Patients with severe lactic acidosis should not be treated with lactate-based peritoneal dialysis solutions (See CONTRAINDICATIONS). It is recommended that patients with conditions known to increase the risk of lactic acidosis [e.g., acute renal failure, inborn errors of metabolism, treatment with drugs such as metformin and nucleoside/nucleotide reverse transcriptase inhibitors (NRTIs)] must be monitored for occurrence of lactic acidosis before the start of treatment and during treatment with lactate-based peritoneal dialysis solutions.

When prescribing the solution to be used for an individual patient, consideration should be given to the potential interaction between the dialysis treatment and therapy directed at other existing illnesses. Serum potassium levels should be monitored carefully in patients treated with cardiac glycosides. For example, rapid potassium removal may create arrhythmias in cardiac patients using digitalis or similar drugs; digitalis toxicity may be masked by hyperkalemia, hypermagnesemia, or hypocalcemia. Correction of electrolytes by dialysis may precipitate signs and symptoms of digitalis excess. Conversely, toxicity may occur at suboptimal dosages of digitalis if potassium is low or calcium high.



Peritoneal Dialysis-Related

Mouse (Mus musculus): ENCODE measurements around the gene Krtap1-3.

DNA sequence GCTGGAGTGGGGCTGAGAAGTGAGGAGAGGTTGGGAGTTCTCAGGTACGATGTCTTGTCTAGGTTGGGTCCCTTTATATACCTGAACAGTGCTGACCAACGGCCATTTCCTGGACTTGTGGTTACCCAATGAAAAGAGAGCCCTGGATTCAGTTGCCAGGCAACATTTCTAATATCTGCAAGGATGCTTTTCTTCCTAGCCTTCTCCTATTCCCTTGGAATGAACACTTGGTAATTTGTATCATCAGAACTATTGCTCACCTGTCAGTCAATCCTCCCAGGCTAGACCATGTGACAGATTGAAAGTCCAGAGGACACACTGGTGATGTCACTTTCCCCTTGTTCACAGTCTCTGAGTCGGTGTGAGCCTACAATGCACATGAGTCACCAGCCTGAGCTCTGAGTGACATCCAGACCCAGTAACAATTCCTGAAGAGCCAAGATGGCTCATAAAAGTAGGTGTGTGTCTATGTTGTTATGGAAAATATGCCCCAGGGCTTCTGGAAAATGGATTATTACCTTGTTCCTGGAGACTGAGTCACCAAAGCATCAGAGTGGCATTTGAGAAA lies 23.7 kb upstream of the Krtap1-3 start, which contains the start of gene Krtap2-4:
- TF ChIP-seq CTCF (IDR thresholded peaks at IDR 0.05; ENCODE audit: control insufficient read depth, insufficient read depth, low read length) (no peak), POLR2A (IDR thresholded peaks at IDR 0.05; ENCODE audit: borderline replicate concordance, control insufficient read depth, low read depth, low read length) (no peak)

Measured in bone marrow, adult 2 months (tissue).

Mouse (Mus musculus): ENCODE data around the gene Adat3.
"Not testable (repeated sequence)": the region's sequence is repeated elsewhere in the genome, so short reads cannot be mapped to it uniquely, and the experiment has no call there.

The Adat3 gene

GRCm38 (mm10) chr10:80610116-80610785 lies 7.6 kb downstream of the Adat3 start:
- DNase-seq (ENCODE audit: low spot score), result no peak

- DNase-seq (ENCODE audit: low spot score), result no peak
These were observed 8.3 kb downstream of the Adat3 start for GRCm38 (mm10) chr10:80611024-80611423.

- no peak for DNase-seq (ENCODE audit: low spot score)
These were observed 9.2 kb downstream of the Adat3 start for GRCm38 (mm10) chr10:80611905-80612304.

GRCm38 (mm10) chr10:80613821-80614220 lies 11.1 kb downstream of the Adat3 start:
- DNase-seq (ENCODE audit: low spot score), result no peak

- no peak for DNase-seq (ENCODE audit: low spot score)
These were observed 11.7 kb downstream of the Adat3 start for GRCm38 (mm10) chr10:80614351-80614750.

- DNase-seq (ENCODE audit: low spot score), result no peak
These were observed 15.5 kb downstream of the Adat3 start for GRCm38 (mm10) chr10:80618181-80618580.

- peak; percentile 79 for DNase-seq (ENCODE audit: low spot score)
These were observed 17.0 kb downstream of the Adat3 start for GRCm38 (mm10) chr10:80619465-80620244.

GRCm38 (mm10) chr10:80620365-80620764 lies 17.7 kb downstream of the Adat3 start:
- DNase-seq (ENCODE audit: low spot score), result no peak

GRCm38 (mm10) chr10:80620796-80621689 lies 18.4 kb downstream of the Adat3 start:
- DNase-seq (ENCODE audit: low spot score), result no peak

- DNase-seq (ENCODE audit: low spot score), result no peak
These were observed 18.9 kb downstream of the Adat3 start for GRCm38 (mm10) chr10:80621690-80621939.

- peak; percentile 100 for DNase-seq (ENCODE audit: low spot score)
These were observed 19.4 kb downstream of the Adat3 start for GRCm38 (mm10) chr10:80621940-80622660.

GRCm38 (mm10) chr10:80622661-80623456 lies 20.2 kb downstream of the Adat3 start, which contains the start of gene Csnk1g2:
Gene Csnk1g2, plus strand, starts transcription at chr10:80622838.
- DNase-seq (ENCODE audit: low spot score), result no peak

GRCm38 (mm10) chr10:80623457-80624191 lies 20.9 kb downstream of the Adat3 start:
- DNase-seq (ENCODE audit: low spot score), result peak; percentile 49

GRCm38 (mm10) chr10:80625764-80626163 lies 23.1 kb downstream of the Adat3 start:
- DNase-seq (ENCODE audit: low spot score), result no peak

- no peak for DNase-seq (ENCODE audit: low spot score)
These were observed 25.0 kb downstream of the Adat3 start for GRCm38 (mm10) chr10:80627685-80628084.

The following conditions may predispose to adverse reactions to peritoneal dialysis procedures: abdominal conditions, including uncorrectable mechanical defects that prevent effective PD or increase the risk of infection, disruption of the peritoneal membrane and diaphragm by surgery, congenital anomalies or trauma prior to complete healing, abdominal tumors, abdominal wall infections, hernias, fecal fistula, colostomies or ileostomies, frequent episodes of diverticulitis, inflammatory or ischemic bowel disease, large polycystic kidneys, or other conditions that compromise the integrity of the abdominal wall, abdominal surface, or intra-abdominal cavity, such as documented loss of peritoneal function or extensive adhesions that compromise peritoneal function. Conditions that preclude normal nutrition, impaired respiratory function, recent aortic graft placement, and potassium deficiency may also predispose to complications of peritoneal dialysis.